Medication Prescribing

Survey Results Show Prescribing Trends for Lupus Nephritis Among Nephrologists and Rheumatologists

For lupus nephritis (LN), rheumatologists prefer prescribing belimumab, while nephrologists prefer prescribing voclosporin, a recent survey finds. Moreover, nephrologists wait longer to begin using these drugs because of cost concerns and uncertainty about risk-benefit compared with tacrolimus. These results were presented at the American Society of Nephrology 2021 Kidney Week.

To determine uptake of belimumab and voclosporin—2 recently approved drugs for the treatment of lupus nephritis—and perceptions among US nephrologists and rheumatologists, researchers from the Spherix Advanced Analytics Group used online surveys to collect data in 4 waves between February 2021 and May 2021. The surveys assessed the prescribing intentions and opinions of 50 nephrologists and 50 rheumatologists in the United States who were actively treating patients with LN. The researchers then followed up these online surveys with qualitative interviews of a subset of survey participants.

The researchers found that rheumatologists consider more of their patients with LN to be candidates for belimumab, which they tend to rate higher than voclosporin on safety and tolerability. In contrast, nephrologists consider their patients with LN better suited to receive voclosporin treatment, which they see as more of a treatment advance than belimumab, and whose calcineurin-inhibitor drug class they are more familiar with.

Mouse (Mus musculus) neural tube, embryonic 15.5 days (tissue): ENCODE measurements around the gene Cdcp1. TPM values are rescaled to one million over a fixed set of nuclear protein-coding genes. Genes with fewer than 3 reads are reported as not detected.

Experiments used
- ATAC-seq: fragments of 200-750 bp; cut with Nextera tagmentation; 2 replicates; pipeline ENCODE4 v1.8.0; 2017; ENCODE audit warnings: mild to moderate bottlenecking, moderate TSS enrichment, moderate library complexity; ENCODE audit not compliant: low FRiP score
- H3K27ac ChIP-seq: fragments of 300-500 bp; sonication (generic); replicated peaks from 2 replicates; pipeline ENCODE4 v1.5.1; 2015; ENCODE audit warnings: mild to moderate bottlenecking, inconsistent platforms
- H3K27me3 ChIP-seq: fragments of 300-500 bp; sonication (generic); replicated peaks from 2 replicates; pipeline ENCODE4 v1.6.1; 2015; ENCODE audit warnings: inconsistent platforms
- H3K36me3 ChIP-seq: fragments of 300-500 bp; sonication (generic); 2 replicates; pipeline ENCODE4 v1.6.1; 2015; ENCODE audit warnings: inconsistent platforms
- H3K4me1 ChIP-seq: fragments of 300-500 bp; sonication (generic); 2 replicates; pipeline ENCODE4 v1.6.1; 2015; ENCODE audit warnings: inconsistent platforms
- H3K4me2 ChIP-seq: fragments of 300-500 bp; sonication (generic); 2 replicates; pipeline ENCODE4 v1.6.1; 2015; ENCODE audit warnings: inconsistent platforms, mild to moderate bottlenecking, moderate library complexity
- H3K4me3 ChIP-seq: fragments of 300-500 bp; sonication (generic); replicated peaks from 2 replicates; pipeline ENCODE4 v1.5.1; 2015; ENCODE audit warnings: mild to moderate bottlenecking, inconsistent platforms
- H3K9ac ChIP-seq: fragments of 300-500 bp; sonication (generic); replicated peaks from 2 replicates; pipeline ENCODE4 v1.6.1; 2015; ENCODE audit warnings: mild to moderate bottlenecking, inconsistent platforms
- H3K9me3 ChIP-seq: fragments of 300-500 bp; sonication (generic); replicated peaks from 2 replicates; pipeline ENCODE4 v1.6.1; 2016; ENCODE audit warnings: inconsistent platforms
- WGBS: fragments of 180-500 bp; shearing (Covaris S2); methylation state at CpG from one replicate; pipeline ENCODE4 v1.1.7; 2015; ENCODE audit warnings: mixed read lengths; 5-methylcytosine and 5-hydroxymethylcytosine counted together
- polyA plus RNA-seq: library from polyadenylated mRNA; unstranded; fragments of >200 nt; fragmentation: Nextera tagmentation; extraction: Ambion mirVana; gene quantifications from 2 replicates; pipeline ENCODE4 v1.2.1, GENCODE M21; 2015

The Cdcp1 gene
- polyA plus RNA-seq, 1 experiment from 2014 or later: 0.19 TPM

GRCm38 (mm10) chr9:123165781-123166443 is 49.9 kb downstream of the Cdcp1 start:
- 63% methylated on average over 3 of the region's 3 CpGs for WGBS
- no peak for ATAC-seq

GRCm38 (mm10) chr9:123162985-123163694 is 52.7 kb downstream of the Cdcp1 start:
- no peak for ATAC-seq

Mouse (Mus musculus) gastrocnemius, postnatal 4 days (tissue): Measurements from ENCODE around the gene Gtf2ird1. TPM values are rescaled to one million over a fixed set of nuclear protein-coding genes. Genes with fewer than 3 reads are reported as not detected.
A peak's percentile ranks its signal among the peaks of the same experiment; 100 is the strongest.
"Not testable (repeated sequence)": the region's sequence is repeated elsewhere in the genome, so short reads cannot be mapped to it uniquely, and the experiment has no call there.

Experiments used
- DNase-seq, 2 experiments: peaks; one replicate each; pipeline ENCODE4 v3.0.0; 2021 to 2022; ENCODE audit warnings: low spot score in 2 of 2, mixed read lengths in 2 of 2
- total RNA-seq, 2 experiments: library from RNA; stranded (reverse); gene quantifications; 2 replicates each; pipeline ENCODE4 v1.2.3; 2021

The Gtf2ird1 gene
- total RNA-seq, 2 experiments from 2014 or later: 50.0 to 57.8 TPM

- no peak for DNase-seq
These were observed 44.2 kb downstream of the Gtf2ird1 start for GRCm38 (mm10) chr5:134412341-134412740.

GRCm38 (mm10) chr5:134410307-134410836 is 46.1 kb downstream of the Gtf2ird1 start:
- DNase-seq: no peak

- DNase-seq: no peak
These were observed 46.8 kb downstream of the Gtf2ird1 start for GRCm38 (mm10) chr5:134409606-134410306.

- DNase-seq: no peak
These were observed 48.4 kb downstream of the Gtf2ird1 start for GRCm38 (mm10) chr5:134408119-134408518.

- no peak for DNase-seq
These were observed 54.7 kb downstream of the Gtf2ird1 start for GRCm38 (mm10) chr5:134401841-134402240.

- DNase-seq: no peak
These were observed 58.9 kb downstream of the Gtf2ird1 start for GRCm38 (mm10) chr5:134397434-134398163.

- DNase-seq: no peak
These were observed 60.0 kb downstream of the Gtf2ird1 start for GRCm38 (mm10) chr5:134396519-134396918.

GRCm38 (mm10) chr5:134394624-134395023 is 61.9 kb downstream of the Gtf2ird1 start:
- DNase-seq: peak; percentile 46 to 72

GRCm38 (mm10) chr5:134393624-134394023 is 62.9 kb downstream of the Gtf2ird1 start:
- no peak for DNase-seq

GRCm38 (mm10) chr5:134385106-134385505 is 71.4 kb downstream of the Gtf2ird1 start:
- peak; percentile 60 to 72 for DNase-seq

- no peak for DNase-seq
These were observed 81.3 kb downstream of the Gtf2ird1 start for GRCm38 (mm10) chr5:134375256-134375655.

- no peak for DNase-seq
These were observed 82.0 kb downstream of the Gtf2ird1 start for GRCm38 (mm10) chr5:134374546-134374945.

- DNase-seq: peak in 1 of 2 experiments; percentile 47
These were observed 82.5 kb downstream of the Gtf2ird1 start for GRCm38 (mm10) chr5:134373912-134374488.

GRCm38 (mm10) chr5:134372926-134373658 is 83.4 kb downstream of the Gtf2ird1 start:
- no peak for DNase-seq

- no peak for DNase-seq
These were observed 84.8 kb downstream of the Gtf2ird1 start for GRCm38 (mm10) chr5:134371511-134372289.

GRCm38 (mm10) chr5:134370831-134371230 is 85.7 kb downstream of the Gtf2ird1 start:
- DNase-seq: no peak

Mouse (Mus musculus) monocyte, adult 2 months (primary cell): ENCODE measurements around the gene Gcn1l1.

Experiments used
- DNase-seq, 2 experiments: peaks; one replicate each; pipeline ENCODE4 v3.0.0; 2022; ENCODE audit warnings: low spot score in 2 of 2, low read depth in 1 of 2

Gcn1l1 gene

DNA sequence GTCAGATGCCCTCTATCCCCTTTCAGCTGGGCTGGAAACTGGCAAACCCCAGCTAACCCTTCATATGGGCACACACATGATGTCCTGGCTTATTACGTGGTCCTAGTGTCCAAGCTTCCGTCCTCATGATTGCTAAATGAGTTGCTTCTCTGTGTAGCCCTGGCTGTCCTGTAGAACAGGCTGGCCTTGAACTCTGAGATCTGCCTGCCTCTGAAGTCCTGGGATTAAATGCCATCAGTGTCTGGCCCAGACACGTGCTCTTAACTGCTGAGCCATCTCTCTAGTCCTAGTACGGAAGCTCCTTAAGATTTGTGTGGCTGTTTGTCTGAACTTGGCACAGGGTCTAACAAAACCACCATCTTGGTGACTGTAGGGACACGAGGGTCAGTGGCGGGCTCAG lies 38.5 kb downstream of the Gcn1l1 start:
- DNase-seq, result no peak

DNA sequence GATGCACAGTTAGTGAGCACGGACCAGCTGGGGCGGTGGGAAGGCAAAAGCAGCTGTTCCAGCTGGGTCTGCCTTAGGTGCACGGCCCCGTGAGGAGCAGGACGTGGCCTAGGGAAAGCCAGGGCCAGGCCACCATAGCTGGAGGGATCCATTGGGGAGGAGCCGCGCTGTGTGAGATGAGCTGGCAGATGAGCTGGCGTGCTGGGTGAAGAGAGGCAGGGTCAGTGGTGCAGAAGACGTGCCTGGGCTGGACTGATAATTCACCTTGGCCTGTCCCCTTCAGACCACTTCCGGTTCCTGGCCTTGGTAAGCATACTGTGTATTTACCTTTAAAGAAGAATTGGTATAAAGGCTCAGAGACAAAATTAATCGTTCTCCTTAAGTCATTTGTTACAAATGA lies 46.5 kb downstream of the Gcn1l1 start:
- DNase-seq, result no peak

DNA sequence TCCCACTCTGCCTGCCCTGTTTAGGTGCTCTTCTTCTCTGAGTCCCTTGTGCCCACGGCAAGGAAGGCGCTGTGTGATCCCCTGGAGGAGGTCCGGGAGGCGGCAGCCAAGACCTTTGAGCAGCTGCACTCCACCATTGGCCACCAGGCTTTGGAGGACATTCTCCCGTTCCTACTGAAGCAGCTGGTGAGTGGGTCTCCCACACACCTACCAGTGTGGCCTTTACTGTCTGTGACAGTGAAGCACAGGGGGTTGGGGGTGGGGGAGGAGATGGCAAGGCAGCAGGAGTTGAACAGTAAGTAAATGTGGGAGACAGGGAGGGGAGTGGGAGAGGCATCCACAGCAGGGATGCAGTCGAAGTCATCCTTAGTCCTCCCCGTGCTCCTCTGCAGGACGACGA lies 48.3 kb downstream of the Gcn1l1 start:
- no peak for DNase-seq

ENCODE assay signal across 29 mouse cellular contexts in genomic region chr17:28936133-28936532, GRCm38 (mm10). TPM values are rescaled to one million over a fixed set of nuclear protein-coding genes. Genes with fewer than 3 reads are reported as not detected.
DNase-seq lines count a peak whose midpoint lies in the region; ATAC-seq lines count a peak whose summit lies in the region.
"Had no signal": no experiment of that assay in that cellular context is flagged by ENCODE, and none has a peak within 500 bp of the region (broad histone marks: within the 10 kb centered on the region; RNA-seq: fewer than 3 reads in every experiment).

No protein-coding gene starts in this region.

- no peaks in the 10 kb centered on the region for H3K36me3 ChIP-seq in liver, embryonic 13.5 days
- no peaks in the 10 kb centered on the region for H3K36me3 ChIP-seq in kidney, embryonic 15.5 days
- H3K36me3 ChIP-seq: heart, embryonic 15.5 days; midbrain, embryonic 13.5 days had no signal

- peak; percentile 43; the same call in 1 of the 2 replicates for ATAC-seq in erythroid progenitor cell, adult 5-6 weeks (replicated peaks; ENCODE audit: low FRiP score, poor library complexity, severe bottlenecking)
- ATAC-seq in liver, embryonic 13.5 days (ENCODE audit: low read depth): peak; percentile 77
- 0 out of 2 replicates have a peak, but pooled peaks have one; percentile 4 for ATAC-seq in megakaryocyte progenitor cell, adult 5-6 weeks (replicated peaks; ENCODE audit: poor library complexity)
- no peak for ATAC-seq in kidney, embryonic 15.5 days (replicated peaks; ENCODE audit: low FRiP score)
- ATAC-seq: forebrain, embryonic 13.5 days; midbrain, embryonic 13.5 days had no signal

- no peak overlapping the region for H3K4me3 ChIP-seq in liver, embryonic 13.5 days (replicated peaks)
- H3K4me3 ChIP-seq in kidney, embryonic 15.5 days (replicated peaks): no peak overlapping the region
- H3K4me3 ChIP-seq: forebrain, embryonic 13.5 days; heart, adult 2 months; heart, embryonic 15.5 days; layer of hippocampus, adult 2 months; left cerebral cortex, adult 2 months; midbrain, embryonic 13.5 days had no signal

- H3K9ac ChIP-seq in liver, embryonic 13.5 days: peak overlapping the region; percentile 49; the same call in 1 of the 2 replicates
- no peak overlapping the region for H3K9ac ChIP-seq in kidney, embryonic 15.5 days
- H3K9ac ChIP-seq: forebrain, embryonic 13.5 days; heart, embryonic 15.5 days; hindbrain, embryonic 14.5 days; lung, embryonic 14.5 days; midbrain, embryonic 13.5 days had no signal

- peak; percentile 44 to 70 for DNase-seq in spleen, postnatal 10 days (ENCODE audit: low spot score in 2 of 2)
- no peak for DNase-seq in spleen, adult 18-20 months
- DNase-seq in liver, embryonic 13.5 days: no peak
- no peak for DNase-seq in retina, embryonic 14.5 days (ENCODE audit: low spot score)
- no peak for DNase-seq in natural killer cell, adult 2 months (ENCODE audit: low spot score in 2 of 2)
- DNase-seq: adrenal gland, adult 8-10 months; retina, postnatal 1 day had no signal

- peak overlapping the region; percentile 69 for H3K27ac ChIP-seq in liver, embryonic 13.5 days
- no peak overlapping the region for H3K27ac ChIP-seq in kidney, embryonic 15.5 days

Both specialty groups tend to use belimumab in late-line therapy for mild to moderate disease and voclosporin as even later-line therapy for moderate to severe disease. Both medications are typically used with an antimalarial, mycophenolate mofetil, or a steroid and are often chosen for their steroid‑sparing effects. However, rheumatologists consider both belimumab and voclosporin to be greater advances in LN treatment than do nephrologists.

Whereas rheumatologists most often begin voclosporin for Stage 2 chronic kidney disease, nephrologists most often do so for Stage 3, when patients show proteinuria and experience fatigue.

“Physician understanding and comfort level with belimumab and voclosporin [mechanisms of action] are driving early use and perceptions of the two new LN drugs,” the researchers concluded.

—Ellen Kurek


Hurtado TB, Robinson J, Rex R. New drugs and evolving treatment patterns in lupus nephritis: how nephrologists and rheumatologists are responding differently to new treatment options. Paper presented at: ASN 2021 Kidney Week; November 4-7, 2021; Virtual.